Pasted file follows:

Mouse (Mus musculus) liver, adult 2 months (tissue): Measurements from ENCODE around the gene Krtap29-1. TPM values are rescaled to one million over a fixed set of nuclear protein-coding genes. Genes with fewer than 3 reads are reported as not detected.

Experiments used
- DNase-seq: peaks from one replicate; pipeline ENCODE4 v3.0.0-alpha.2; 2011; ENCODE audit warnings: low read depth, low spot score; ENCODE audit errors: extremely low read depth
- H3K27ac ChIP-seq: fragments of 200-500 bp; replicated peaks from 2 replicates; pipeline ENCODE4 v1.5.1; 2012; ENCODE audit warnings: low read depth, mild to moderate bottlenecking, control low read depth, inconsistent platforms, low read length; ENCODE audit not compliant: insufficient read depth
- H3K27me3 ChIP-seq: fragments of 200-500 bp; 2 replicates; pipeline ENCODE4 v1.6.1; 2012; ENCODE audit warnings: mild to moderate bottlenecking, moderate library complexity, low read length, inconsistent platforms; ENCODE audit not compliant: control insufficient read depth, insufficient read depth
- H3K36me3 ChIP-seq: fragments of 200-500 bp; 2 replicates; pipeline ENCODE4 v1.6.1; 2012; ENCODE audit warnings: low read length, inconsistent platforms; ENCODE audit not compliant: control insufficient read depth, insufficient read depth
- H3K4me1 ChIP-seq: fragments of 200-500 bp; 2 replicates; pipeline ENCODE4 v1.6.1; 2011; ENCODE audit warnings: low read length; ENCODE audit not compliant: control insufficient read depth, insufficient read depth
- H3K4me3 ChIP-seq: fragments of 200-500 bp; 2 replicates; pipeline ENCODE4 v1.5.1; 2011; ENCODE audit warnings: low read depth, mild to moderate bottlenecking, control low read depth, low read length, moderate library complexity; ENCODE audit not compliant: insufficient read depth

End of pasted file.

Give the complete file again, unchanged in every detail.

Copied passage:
Mouse (Mus musculus) liver, adult 2 months (tissue): Measurements from ENCODE around the gene Krtap29-1. TPM values are rescaled to one million over a fixed set of nuclear protein-coding genes. Genes with fewer than 3 reads are reported as not detected.

Experiments used
- DNase-seq: peaks from one replicate; pipeline ENCODE4 v3.0.0-alpha.2; 2011; ENCODE audit warnings: low read depth, low spot score; ENCODE audit errors: extremely low read depth
- H3K27ac ChIP-seq: fragments of 200-500 bp; replicated peaks from 2 replicates; pipeline ENCODE4 v1.5.1; 2012; ENCODE audit warnings: low read depth, mild to moderate bottlenecking, control low read depth, inconsistent platforms, low read length; ENCODE audit not compliant: insufficient read depth
- H3K27me3 ChIP-seq: fragments of 200-500 bp; 2 replicates; pipeline ENCODE4 v1.6.1; 2012; ENCODE audit warnings: mild to moderate bottlenecking, moderate library complexity, low read length, inconsistent platforms; ENCODE audit not compliant: control insufficient read depth, insufficient read depth
- H3K36me3 ChIP-seq: fragments of 200-500 bp; 2 replicates; pipeline ENCODE4 v1.6.1; 2012; ENCODE audit warnings: low read length, inconsistent platforms; ENCODE audit not compliant: control insufficient read depth, insufficient read depth
- H3K4me1 ChIP-seq: fragments of 200-500 bp; 2 replicates; pipeline ENCODE4 v1.6.1; 2011; ENCODE audit warnings: low read length; ENCODE audit not compliant: control insufficient read depth, insufficient read depth
- H3K4me3 ChIP-seq: fragments of 200-500 bp; 2 replicates; pipeline ENCODE4 v1.5.1; 2011; ENCODE audit warnings: low read depth, mild to moderate bottlenecking, control low read depth, low read length, moderate library complexity; ENCODE audit not compliant: insufficient read depth